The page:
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The Olympics of Photography

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Shaun White by Cameron Spencer - Getty ImagesNOTE: This is a replay of a blog I wrote in 2014 relating to photography at the Sochi Olympics, and I expect that the technology and processes in place to bring real-time imagry from Rio will be even more impressive.


Enjoy the Games!



I do love the Olympics!  If you think that the athletes are the best in the world, read the linked articles about what it takes to record the Winter Games.

The Gizomodo article - The Inside Story of How Olympic Photographers Get Such Stunning Images - tells the incredible tale of how Getty Images and the AP can publish quality images to the world less than three minutes after they are taken on the snowy slopes of Sochi.  Tens of thousands of dollars of the newest cameras and lenses, many miles of LAN cable, and dedicated 100Mbit WAN links bring us near-real time stills that tell the story that video alone can't provide.

We are visual creatures - 70% of our brain goes to processing images.  Not only are pictures worth a thousand words, but they can tell us those 1,000 words in a fraction of a second.  Shaun White's Olympic dreams ended in a fraction of a second when he missed his landing by a few inches.  As the story's author Ario Aguilar describes it -

"White's board, looking like it might snap in half. The American flag bandana startled out of place. White's mouth agape at the shock from the impact. This is what it looks like when you fail to defend your gold medal."

The article is a must-read.

Below is another article about photography at Sochi that tell you how the digital world has shrunk the clock for sports photographers, and there is a link to some beautiful Sochi images.




In his current blog entry Jeff Cable Describes What it Takes to Keep Up with Insane Sochi Photo Deadlines, long-time Olympic photographer Jeff Cable writes about how still photography at the Hockey venue becomes a race against the clock. As he describes it -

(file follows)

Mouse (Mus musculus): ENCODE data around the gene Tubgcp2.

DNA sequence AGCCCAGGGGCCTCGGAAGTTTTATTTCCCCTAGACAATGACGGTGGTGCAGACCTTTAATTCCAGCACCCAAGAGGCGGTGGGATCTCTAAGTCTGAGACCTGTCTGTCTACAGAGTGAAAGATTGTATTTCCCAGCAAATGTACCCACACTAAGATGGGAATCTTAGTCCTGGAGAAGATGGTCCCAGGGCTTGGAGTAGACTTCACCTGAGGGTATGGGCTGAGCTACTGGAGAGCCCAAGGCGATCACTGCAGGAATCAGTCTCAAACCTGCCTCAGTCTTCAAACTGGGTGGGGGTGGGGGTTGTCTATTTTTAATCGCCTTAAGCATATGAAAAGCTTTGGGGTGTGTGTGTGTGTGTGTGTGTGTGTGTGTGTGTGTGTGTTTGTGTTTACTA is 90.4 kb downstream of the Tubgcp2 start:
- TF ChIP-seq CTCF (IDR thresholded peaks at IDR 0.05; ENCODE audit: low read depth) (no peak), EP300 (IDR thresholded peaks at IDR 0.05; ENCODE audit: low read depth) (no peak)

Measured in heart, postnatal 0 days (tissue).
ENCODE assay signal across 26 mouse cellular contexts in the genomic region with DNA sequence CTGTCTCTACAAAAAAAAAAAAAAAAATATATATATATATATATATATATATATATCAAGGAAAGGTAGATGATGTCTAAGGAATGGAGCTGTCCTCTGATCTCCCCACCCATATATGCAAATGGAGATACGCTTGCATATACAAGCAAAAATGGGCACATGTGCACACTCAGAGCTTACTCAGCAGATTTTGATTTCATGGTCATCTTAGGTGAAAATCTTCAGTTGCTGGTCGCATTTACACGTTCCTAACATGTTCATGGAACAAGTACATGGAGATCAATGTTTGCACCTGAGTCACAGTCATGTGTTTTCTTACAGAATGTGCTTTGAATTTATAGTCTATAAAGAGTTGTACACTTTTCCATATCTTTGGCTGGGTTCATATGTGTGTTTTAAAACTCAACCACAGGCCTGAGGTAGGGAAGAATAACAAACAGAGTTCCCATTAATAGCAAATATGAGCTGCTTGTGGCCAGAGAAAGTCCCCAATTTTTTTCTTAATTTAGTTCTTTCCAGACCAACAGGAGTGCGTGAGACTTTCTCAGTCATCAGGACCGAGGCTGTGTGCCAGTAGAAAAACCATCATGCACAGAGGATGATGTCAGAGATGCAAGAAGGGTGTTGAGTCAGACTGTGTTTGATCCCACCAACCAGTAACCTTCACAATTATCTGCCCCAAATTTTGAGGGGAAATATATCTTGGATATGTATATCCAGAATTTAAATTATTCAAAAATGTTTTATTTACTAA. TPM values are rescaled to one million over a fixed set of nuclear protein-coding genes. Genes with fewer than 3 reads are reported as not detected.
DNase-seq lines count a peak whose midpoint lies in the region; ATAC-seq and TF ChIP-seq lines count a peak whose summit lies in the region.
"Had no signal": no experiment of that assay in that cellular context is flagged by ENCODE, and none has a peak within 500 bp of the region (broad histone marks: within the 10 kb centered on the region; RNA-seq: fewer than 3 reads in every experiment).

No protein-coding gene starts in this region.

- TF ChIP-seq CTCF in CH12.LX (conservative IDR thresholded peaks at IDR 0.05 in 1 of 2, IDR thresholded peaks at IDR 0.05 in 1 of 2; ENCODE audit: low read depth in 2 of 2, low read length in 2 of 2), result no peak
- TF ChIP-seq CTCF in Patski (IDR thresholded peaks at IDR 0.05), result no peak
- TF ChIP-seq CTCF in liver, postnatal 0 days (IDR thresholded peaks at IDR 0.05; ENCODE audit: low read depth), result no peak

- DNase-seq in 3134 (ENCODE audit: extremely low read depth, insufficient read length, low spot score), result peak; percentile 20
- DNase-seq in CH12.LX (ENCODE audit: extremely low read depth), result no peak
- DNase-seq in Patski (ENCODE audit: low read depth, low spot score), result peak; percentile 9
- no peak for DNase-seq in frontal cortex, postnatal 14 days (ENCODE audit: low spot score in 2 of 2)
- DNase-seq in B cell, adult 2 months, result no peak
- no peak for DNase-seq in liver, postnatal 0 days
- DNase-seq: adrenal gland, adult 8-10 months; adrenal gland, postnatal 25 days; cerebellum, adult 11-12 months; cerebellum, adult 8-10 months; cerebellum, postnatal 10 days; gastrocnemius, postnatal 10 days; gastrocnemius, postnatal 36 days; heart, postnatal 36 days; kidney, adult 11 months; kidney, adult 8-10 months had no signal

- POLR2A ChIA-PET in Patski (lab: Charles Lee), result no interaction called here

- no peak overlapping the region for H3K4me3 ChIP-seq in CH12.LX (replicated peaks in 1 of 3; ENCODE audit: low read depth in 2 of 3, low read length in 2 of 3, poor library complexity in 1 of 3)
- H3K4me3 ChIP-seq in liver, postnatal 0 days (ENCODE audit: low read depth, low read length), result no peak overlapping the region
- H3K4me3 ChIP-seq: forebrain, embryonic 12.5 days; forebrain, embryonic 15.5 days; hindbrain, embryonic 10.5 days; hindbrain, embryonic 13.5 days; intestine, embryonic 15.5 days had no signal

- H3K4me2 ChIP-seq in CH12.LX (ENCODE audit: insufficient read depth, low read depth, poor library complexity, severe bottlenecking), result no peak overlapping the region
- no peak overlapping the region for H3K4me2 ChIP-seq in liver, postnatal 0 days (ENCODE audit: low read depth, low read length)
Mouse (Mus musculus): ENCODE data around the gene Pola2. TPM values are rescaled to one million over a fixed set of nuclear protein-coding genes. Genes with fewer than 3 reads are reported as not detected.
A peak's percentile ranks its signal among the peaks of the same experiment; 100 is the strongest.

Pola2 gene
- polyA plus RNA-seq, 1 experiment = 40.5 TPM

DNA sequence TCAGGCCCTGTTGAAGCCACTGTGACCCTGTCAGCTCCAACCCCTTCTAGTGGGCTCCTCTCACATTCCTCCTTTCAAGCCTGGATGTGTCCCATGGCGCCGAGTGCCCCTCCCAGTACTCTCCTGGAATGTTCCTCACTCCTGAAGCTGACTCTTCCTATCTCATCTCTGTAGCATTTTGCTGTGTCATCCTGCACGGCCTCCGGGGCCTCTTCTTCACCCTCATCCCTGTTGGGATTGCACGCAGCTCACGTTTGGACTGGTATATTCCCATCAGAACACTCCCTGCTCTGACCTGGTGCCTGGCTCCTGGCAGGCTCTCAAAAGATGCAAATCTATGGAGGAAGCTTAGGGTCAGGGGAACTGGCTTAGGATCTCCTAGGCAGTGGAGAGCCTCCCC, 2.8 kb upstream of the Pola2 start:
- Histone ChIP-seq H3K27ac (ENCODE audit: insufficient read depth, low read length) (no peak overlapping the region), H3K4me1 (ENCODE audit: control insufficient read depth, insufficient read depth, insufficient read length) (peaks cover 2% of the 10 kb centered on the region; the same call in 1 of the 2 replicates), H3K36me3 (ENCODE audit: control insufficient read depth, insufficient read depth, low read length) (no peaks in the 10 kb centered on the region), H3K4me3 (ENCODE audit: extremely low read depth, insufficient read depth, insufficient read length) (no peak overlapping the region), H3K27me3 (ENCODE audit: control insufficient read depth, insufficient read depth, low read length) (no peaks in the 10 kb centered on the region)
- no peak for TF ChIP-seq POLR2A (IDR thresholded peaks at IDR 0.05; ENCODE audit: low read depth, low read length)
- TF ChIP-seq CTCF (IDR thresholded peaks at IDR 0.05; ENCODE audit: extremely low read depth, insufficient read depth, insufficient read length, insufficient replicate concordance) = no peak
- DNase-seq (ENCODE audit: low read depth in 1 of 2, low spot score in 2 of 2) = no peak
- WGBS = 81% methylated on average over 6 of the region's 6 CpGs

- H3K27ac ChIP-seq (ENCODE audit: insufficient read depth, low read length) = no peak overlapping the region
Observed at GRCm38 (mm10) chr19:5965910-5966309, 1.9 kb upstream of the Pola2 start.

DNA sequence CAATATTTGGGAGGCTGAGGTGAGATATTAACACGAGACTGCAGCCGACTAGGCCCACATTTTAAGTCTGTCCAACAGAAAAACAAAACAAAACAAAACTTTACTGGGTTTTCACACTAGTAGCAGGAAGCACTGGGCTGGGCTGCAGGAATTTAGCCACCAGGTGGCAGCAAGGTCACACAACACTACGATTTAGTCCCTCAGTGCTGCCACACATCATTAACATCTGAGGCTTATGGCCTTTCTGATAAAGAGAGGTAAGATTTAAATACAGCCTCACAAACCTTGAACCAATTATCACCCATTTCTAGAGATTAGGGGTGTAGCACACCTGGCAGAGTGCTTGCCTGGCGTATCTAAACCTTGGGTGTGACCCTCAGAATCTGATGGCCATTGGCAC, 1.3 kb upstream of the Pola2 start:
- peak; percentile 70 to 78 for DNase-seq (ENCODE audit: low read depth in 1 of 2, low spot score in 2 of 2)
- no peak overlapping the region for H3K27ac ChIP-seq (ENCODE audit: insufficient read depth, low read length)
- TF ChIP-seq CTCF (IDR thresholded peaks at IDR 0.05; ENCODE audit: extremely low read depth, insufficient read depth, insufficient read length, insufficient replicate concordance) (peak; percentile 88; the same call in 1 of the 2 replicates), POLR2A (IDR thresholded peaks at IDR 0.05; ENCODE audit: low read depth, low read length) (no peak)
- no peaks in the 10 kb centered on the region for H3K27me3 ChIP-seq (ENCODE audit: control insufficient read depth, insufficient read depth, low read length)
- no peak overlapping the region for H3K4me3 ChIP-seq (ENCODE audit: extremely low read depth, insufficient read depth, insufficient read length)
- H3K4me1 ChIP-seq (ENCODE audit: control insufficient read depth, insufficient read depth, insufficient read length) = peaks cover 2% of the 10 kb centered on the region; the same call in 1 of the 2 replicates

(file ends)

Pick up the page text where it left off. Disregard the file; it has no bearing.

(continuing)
"Wow - how things have changed in just a few years! As you all probably guessed, all of us Olympic photographers have short deadlines. When I first shot the Olympics, my contract allowed me 12 hours to go through the photos and get them back to the team. When I photographed the Summer Olympics in London, my deadline was shortened to 2 hours. That means that I would have to go through thousands of photos, pick the best, edit them and submit them to the team within a couple of hours.

Now, with the ever increasing immediacy of the Internet age, They want me posting images at each break. So that means that, when the buzzer sounds at the end of the first period of hockey, I have 14 minutes to download my photos (I shoot full RAW), go through them, edit, resize them and upload to Team USA. And I need to do this so that I am ready to start shooting again at the start of the next period. No pressure!"  

Find out how he pushes the ever-shrinking deadline.

The large portion of my photography business is real-estate - homes, apartment complexes, and commercial properties. Jeff Cable's 14 minute turn-arounds (see below) are not in my budget, nor my client's expectations, yet.

How about a live webcast of a wedding to relatives thousands of miles away? How about producing a Matrix-like walk-around of a new product, or an arial view of a home taken by a drone helicopter that shows not only the home but its setting in compelling ways?


And, just for fun, take a look at these images captured in Sochi these last two weeks - http://www.theatlantic.com/infocus/2014/02/2014-sochi-winter-olympics-part-i/100678/.

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Scott is co-owner of Wave's End Services, LLC, a Colorado-based provider of Web, IT Consulting, photography, video, and training services.